And it wants to turn the Federal Employees Health Benefit Program to a premium support system, which it expects would save $27.6 billion over ten years. Under this plan, the government would cover the first $5,000 of premiums for a self-only health plan, or the first $11,000 for a family plan, and federal employees would cover the rest. The GOP plan doesn’t say whether or by how much those subsidies would increase in the future, but when the bipartisan Simpson-Bowles deficit committee considered a similar plan for FEHBP, it proposed increasing subsidies by the gross domestic product plus one percentage point. Critics of that plan said the growth would not keep up with inflation, eventually shifting the bulk of health care costs onto federal employees.
Last year’s Republican Study Committee budget proposal would have frozen pay for five years and cut the workforce by 15 percent. But yesterday’s plan does not include those provisions.
While spending in the Obama administration’s proposed fiscal budget is essentially flat overall, some agencies are facing cuts. The Agriculture, Defense, Health and Human Services, Labor and Treasury departments and the Environmental Protection Agency are just a few of the organizations that could possibly see declines in their budgets next year.
What do you think about the proposed budget? How would cuts affect your organization, and what would they mean for you personally? E-mail me at firstname.lastname@example.org or Sean Reilly at email@example.com to share your thoughts. If you’d like to talk anonymously, that’s fine.
Republican presidential candidate Rick Perry yesterday released his “Cut, Balance and Grow” plan for cutting federal spending and balancing the budget. It includes what should be a familiar refrain by now: Freeze federal employees’ hiring and pay raises “until the budget is balanced.”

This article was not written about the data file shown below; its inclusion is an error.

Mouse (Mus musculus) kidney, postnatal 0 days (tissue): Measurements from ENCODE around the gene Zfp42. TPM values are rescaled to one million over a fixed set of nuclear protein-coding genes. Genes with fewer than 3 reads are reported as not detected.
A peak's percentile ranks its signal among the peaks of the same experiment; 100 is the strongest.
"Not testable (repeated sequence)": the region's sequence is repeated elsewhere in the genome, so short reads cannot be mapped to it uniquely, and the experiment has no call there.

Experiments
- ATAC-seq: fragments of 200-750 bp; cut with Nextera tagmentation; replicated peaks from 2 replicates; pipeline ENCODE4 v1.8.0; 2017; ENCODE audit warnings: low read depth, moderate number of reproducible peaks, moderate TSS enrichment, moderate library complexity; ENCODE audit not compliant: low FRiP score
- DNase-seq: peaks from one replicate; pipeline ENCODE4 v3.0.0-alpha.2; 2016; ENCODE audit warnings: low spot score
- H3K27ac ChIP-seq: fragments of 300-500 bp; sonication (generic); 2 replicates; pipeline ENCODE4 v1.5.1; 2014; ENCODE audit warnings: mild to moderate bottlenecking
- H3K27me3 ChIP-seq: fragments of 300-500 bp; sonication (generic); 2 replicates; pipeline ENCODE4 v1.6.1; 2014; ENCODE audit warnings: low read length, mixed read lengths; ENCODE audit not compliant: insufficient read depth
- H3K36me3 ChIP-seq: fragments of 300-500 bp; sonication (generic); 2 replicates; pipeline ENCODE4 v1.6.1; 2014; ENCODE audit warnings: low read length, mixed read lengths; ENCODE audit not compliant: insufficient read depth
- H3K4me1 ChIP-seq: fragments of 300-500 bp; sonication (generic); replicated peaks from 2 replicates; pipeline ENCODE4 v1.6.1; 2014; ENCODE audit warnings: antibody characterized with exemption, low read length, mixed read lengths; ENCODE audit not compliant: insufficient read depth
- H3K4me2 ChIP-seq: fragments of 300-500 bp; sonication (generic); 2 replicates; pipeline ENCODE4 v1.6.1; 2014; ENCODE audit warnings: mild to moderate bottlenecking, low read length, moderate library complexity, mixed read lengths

The federal workforce has ballooned under the current administration, with 175,000 new positions being created since 2009. Americans deserve a leaner, more efficient federal workforce, not one that pays its employees far more than what comparable private employees receive, or one that hands out bonuses and promotions regardless of performance. Federal bureaucrats should not receive real increases in pay while taxpayers are losing their jobs and struggling to pay their bills.
This is the first presidential campaign I can recall where federal staffing and pay has been such a hot political issue. With Republican lawmakers peppering the deficit reduction supercommittee with proposals that hit feds’ paychecks and jobs, feds should expect a lot more of this kind of talk over the next year.
With well over a dozen agencies considering, planning or offering buyouts and early retirements, we thought it was time to compile all this data together into one easy-to-find chart. As new agencies announce buyouts or update their plans, we’ll update the chart too, so keep checking FedLine for the latest in buyout news.
The latest is the Library of Congress, which today told employees it would offer buyouts and early outs to up to 349 employees. And it’s a safe bet that plenty more are on their way, especially with the White House eying budget cuts of up to 10 percent.
|Justice||Jan.||31||Antitrust Division employees who took buyouts|
|USPS||April||2,003||Employees who took $20,000 buyouts; left by June|